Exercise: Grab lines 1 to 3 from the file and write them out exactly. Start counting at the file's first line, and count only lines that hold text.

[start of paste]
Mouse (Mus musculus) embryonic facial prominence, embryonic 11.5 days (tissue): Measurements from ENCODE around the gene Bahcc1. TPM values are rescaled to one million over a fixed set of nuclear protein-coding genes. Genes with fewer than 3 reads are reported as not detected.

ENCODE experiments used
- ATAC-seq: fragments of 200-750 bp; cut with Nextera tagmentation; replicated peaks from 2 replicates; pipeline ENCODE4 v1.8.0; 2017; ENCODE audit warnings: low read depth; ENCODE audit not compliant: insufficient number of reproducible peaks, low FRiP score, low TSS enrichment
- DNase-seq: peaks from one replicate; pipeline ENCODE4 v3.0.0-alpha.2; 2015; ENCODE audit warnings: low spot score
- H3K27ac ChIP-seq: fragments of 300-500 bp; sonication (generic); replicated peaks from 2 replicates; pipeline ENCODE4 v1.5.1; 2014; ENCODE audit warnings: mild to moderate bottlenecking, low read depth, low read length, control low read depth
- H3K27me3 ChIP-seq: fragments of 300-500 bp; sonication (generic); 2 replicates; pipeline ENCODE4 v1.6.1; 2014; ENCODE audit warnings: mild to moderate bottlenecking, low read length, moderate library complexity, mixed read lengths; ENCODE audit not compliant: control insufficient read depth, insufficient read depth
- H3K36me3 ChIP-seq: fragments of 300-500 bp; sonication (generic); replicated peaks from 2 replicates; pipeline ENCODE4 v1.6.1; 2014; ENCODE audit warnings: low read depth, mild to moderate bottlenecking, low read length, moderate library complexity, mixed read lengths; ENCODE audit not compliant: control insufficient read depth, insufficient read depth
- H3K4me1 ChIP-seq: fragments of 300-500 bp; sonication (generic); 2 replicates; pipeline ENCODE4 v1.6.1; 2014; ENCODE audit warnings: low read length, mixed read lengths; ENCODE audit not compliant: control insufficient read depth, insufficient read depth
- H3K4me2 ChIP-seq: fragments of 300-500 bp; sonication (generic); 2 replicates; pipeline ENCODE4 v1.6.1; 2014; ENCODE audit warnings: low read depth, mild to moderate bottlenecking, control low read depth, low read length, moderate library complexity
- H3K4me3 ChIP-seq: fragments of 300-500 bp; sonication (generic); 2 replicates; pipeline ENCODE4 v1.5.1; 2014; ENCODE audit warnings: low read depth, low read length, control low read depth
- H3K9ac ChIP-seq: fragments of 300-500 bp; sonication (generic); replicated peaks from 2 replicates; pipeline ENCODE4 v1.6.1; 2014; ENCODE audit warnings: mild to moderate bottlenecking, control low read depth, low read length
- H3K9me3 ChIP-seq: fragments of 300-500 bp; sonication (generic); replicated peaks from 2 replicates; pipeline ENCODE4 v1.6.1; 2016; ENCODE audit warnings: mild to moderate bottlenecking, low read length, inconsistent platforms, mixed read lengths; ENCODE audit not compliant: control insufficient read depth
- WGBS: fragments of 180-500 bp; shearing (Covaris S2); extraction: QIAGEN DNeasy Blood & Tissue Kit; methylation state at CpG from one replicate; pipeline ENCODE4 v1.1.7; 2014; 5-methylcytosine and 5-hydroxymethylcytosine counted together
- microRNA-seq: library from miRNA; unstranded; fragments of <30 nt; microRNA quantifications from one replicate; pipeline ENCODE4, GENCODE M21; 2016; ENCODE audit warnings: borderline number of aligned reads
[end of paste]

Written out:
Mouse (Mus musculus) embryonic facial prominence, embryonic 11.5 days (tissue): Measurements from ENCODE around the gene Bahcc1. TPM values are rescaled to one million over a fixed set of nuclear protein-coding genes. Genes with fewer than 3 reads are reported as not detected.

ENCODE experiments used
- ATAC-seq: fragments of 200-750 bp; cut with Nextera tagmentation; replicated peaks from 2 replicates; pipeline ENCODE4 v1.8.0; 2017; ENCODE audit warnings: low read depth; ENCODE audit not compliant: insufficient number of reproducible peaks, low FRiP score, low TSS enrichment